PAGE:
I have a set of 359,043 tweets (object named zq) with 27 variables from 8/25 -9/5 that have the word “zika” in them. After removing any tweets that have duplicate tweet_id’s and tweets that are scraped/parsed incorrectly, I was left with 358,613 tweets. I would like to determine how different hash tags effect how often a tweet with an image gets retweeted.
From looking at the data previously, I noticed that bees were a hot topic and not something we normally think about within the context of zika. I suspect that, within the data set, using bees as a hashtag will be associated a higher amount of retweets per tweet than some other tweets. I’m going to compare #bees with #zika and #mosquito.
H0: # of retweets per tweet ( bees = zika = mosquito ) H1: # of retweets per tweet ( bees > zika | mosquito )
To start off, we need to isolate the tweets that have embedded images. I have determined that the easiest and most accurate way to identify an embedded image is to look for “photo/1” in the parsed_media_url field of the data set:
zqimage <- zq[grep("photo/1", zq$parsed_media_url),]
This leaves us with 83,266 tweets that have images embedded in them. Now, the hashtags are stuck within the “hashes” column, and are delimited by semicolons. Using tidyr, we can separate those out into more columns:
library("tidyr") zq1 <- separate(zqimage, col = hashes, into = c("hash1", "hash2", "hash3", "hash4", "hash5", "hash6", "hash7", "hash8", "hash9", "hash10", "hash11", "hash12", "hash13", "hash14", "hash15", "hash16", "hash17", "hash18", "hash19", "hash20"), sep = ";", extra = "merge", fill = "right")
This adds 19 more columns, which should then either have their own hashtag, or a N/A value. From here, we can use apply to count up the frequency of each hashtag and create a table to show us what the 30 most popular hashtags are:
library("plyr") hashes <- apply(zq1[,24:43], 2, FUN=function(x) plyr::count(x)) hashes <- do.call(rbind.data.frame, hashes) hashes <- plyr::ddply(hashes,"x",numcolwise(sum)) hashes <- hashes[!is.na(hashes[,1]),] hashes <- head(arrange(hashes,desc(freq)), n = 100)
The hashtags I want to compare are “bees” and “mosquito” which are the 14th and 30th most common hashtags, respectively. In order to do further analysis, I need to subset the rows to only include the max value of retweet_count for each unique tweet. I’m going to do it to zqimage instead of the hashes object so that I can use grep on the non separated hashes column later:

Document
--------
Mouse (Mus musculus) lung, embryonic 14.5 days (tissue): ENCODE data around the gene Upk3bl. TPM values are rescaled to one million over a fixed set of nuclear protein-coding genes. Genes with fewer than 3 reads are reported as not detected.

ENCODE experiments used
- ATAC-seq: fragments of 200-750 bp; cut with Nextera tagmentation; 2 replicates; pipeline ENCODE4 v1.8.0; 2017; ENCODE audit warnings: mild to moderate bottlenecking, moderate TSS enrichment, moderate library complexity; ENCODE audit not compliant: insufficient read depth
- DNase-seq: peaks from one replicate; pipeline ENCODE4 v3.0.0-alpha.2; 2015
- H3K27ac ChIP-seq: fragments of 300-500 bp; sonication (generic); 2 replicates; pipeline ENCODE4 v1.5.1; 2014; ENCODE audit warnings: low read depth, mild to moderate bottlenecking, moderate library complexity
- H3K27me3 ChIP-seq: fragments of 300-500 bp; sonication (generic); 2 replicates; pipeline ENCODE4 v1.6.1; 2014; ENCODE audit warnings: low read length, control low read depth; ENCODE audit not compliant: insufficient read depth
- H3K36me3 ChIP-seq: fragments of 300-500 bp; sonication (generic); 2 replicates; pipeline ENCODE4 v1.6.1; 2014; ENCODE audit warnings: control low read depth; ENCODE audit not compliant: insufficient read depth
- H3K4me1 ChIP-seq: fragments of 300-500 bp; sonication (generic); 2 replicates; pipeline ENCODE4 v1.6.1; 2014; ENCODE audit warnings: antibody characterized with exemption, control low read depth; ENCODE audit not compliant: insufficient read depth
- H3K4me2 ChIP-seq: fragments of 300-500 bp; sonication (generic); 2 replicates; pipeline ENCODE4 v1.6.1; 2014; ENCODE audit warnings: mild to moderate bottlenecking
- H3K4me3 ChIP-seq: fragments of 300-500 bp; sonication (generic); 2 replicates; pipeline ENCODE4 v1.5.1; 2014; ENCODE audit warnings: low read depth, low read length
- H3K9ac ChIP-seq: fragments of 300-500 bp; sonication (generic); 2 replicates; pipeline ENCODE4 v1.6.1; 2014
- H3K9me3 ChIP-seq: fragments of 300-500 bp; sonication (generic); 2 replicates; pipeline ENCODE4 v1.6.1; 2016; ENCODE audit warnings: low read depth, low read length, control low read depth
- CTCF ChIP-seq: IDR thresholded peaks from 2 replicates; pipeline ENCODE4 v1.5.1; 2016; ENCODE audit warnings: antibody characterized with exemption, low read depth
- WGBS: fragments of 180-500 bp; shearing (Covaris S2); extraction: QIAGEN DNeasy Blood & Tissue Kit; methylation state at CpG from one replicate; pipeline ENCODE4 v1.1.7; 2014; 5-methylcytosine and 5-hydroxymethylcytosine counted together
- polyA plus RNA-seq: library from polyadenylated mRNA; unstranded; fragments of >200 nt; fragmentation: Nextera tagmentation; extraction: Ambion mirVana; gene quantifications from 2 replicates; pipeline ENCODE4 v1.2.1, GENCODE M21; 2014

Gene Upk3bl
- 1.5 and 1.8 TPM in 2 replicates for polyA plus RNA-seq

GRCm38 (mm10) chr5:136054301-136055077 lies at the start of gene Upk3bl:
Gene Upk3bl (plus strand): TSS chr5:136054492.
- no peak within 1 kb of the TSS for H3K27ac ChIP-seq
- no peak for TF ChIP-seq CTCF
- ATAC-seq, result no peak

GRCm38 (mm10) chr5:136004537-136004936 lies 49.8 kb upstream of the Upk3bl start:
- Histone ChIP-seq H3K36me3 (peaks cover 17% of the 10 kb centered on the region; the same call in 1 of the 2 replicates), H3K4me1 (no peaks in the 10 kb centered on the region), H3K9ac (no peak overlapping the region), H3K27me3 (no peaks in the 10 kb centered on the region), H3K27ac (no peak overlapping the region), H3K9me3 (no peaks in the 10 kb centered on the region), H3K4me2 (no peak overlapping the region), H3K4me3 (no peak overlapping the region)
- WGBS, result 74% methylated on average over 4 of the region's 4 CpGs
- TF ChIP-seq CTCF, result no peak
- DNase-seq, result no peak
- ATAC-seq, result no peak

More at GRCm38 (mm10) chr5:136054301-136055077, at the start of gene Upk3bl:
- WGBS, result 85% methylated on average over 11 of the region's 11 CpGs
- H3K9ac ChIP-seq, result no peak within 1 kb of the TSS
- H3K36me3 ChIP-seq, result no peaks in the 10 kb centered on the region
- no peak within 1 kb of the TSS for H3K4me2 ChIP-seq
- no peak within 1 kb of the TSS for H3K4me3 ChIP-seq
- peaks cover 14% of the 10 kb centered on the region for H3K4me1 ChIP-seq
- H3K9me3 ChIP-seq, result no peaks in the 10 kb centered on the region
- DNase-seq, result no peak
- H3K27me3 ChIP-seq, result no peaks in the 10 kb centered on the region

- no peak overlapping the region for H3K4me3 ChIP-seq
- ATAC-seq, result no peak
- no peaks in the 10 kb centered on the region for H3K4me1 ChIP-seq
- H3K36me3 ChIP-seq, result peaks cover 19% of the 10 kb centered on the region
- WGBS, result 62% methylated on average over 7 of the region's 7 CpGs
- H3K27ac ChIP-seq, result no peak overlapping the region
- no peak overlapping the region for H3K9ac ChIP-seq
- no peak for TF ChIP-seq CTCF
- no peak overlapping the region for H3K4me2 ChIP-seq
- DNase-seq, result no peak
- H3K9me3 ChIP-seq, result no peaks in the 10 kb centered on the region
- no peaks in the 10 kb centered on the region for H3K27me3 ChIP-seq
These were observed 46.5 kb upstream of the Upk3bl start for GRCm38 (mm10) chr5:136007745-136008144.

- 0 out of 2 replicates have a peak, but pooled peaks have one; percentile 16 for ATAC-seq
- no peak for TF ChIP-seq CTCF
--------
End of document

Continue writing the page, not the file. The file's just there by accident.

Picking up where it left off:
library("dplyr") zqimage <- zq[grep("photo/1", zq$parsed_media_url),] zqimage <- zqimage %>% group_by(text) %>% filter(retweet_count == max(retweet_count), favorite_count == max(favorite_count)) zqimage <- arrange(zqimage, desc(retweet_count))
I want to compare the contributions between hash tags, so I can get rid of any rows that don’t have any hashtags
zqimage <- zqimage[!is.na(zqimage$hashes), ]
This leaves us with 9,651 unique tweets that have hashtags and have embedded images. In order to conduct an ANOVA test we need to categorize the tweets. In order to do so, we need to create a new column that says if the tweets have “bees”, “mosquito”, or “zika” in them
zqimage$hashhash <- ifelse(grepl("bees", zqimage$hashes, ignore.case = TRUE), "bees", ifelse(grepl("mosquito", zqimage$hashes, ignore.case = TRUE), "mosquito", ifelse(grepl("zika", zqimage$hashes, ignore.case = TRUE), "zika", "Other")))
From here, we can apply the ANOVA test
fit <- aov(zqimage$retweet_count ~ hashhash, data = zqimage)
Making a boxplot of the data shows something very telling
It looks like there’s an oppressive amount of tweets with abnormally high values of retweets that are making it hard to see what’s going on, so lets look at a log scale of only the tweets that have been retweeted.
zqn0 <- zqimage[!zqimage$retweet_count == 0,] boxplot(log(zqn0$retweet_count) ~ zqn0$hashhash
From there, we can see clearly that hashtags with bees performs better than mosquito, but it looks almost neck-and-neck with zika. If we look at the values of fit$coefficients, we can see that bees edges out zika in performance too.
> fit$coefficients (Intercept) hashhashmosquito hashhashOther hashhashzika 7.1780822 -4.9327290 -4.8003600 -0.9336632
I used the granovagg package to create the above graphic which again shows that bees outperforms mosquito, even though mosquito had nearly an order of magnitude fewer hashtags than case-insensitive “bees”, and it also outperforms case-insensitive “zika” despite the fact that zika hashtags had over 22,000 more hashtags.
The p value for the hashes is very small, causing us to fail to reject the null hypothesis and accept the alternate hypothesis that the bees hashtags perform better than the mosquito or zika hash tags.